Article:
Students at Cherry Valley-Springfield Central School are working this month to make their school a better place with the help of an artist-in-residence.
Joshua Winer, who is trained as an artist, architect and teacher, has been working with the students. When his stint at the school is completed Friday, three mosaics designed by students and constructed with his guidance will adorn the three columns in the entryway. Each will be about 18 square feet and contain about 500 tiles per square foot, he said.
High school art teacher Terri Adams said the project has been a great experience for students. All of those in her 9 to 12 classes have been involved, as well as staff and students who wanted to help during their free time, she said.
On Tuesday, students were grouting tiles on the first mosaic, which shows the Revolutionary War patriot that is the school’s mascot alongside the school and other imagery.
To be working alongside a nationally known artist is “a very unique opportunity,” Adams said. The project was sponsored by NBT Bank, the Cherry Valley-Springfield Endowment Foundation, the Cherry Valley-Springfield Central School Board of Education, the school’s Class of 2013, Chenango Arts Council and NYS Arts in Education.*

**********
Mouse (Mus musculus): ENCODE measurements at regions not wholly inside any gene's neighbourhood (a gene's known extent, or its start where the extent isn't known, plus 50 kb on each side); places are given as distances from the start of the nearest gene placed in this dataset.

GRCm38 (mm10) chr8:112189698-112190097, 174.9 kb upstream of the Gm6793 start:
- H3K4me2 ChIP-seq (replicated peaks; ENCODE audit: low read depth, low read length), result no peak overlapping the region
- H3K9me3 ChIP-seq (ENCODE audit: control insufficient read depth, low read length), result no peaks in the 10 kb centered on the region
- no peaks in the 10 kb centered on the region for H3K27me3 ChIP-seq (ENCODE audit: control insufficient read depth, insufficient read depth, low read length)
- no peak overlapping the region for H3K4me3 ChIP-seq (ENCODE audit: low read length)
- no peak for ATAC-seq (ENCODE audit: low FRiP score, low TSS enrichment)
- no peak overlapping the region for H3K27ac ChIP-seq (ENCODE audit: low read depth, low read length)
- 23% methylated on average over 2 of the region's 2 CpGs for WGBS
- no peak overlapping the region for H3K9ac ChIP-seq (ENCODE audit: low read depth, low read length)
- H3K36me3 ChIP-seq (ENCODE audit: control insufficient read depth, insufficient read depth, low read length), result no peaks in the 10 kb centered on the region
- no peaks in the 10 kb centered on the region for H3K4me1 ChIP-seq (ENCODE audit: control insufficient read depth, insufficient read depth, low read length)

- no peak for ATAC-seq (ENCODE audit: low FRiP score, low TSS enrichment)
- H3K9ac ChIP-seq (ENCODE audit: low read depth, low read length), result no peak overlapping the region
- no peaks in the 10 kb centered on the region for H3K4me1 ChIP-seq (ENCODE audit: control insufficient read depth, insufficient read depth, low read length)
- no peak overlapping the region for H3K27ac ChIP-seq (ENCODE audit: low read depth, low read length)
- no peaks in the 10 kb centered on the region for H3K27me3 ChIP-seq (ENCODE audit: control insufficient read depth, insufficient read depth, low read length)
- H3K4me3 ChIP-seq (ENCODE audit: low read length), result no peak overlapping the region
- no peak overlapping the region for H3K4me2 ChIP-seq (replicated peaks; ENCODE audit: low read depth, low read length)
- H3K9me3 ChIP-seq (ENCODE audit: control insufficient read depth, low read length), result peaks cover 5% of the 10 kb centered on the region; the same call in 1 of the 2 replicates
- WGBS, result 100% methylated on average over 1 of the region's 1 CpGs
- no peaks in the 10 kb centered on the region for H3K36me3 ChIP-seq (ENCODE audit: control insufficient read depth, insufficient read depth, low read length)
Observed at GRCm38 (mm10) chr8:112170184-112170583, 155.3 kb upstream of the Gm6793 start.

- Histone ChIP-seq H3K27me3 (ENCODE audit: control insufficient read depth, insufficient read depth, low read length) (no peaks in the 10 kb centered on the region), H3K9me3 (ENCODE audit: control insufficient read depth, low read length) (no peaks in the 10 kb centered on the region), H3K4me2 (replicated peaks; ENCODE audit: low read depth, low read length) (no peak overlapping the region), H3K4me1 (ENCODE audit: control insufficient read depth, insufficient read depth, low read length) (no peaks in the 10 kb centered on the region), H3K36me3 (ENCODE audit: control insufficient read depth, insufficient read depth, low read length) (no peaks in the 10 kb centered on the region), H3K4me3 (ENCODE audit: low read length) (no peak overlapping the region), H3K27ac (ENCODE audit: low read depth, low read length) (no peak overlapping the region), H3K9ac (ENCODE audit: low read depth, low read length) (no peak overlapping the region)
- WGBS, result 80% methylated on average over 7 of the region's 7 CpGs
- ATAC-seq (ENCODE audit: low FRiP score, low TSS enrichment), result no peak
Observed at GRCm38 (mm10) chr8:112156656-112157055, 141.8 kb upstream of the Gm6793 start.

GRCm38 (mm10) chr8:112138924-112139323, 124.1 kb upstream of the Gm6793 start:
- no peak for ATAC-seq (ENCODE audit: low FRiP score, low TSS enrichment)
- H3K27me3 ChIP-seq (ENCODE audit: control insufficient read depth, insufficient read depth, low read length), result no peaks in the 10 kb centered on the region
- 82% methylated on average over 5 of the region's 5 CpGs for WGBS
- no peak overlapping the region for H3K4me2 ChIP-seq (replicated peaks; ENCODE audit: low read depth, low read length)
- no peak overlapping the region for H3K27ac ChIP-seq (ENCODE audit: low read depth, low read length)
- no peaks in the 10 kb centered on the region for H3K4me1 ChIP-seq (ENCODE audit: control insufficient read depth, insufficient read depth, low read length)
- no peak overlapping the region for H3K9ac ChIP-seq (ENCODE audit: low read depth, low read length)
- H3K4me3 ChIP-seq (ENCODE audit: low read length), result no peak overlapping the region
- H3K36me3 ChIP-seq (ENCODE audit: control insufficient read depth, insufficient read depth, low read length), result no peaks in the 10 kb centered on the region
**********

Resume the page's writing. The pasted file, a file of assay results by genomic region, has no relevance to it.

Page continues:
Senior Frances Bukovsky helped design and sketch the drawings on which the mosaics are based. She started a couple of months ago brainstorming with others about what students wanted to see, she said. The other panels include an eagle flying over the area landscape and a war drum, and the patriot and town monument. All include references to the townships that make up the merged district.
“It’s been a fantastic experience to collaborate with an established artist and to work with others to build school spirit,” she said, adding that she will be be attending college to study art and design. She said the project has helped her learn how to communicate ideas in a work that can be seen by others.
Samantha Bardwell is also a senior who was working on the project Tuesday. She said plans on taking art courses but will pursue other interests in college. The project has helped her learn to collaborate better, she said. It’s a creative outlet and Winer’s advice was really helpful in making it a good experience, she said.
Winer said he does about 10 school projects a year. A few of those he works with will become artists, he said, but most just want to be involved with a process that’s part of of an old tradition. When you work with students, he said, you get a lot back.
Superintendent Tim Ryan said the mosaics will create a welcoming atmosphere at the school.
“It’s something I would like to see more of,” he said.